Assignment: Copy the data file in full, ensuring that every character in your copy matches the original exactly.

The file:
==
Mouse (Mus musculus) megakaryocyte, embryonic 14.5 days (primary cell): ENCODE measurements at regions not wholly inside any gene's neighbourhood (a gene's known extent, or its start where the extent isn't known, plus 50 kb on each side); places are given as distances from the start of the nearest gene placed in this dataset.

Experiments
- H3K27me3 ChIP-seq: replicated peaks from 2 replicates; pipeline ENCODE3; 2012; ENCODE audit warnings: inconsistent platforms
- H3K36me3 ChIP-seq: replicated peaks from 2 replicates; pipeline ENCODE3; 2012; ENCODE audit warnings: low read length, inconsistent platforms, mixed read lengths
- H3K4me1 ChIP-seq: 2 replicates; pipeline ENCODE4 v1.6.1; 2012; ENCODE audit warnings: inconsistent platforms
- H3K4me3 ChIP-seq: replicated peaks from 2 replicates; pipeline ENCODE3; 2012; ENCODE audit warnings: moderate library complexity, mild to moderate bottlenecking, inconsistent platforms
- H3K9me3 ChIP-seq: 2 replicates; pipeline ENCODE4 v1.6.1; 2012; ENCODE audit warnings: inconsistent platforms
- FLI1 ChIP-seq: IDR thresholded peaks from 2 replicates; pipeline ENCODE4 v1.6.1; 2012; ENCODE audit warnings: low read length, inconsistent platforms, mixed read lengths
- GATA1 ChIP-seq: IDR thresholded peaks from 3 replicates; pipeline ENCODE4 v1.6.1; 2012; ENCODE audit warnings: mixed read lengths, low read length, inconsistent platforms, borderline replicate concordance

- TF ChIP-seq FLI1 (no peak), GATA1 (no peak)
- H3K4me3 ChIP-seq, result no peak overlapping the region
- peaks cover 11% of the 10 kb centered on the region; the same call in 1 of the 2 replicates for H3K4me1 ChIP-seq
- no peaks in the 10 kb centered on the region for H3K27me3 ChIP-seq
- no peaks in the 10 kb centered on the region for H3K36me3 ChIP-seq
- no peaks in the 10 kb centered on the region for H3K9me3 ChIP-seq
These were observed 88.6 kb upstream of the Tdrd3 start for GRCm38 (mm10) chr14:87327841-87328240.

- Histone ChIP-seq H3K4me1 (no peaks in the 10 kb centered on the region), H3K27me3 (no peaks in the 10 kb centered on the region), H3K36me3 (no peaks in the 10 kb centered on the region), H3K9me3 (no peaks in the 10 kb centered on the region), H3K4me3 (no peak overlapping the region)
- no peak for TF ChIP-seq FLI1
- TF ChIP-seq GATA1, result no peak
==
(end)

Mouse (Mus musculus) megakaryocyte, embryonic 14.5 days (primary cell): ENCODE measurements at regions not wholly inside any gene's neighbourhood (a gene's known extent, or its start where the extent isn't known, plus 50 kb on each side); places are given as distances from the start of the nearest gene placed in this dataset.

Experiments
- H3K27me3 ChIP-seq: replicated peaks from 2 replicates; pipeline ENCODE3; 2012; ENCODE audit warnings: inconsistent platforms
- H3K36me3 ChIP-seq: replicated peaks from 2 replicates; pipeline ENCODE3; 2012; ENCODE audit warnings: low read length, inconsistent platforms, mixed read lengths
- H3K4me1 ChIP-seq: 2 replicates; pipeline ENCODE4 v1.6.1; 2012; ENCODE audit warnings: inconsistent platforms
- H3K4me3 ChIP-seq: replicated peaks from 2 replicates; pipeline ENCODE3; 2012; ENCODE audit warnings: moderate library complexity, mild to moderate bottlenecking, inconsistent platforms
- H3K9me3 ChIP-seq: 2 replicates; pipeline ENCODE4 v1.6.1; 2012; ENCODE audit warnings: inconsistent platforms
- FLI1 ChIP-seq: IDR thresholded peaks from 2 replicates; pipeline ENCODE4 v1.6.1; 2012; ENCODE audit warnings: low read length, inconsistent platforms, mixed read lengths
- GATA1 ChIP-seq: IDR thresholded peaks from 3 replicates; pipeline ENCODE4 v1.6.1; 2012; ENCODE audit warnings: mixed read lengths, low read length, inconsistent platforms, borderline replicate concordance

- TF ChIP-seq FLI1 (no peak), GATA1 (no peak)
- H3K4me3 ChIP-seq, result no peak overlapping the region
- peaks cover 11% of the 10 kb centered on the region; the same call in 1 of the 2 replicates for H3K4me1 ChIP-seq
- no peaks in the 10 kb centered on the region for H3K27me3 ChIP-seq
- no peaks in the 10 kb centered on the region for H3K36me3 ChIP-seq
- no peaks in the 10 kb centered on the region for H3K9me3 ChIP-seq
These were observed 88.6 kb upstream of the Tdrd3 start for GRCm38 (mm10) chr14:87327841-87328240.

- Histone ChIP-seq H3K4me1 (no peaks in the 10 kb centered on the region), H3K27me3 (no peaks in the 10 kb centered on the region), H3K36me3 (no peaks in the 10 kb centered on the region), H3K9me3 (no peaks in the 10 kb centered on the region), H3K4me3 (no peak overlapping the region)
- no peak for TF ChIP-seq FLI1
- TF ChIP-seq GATA1, result no peak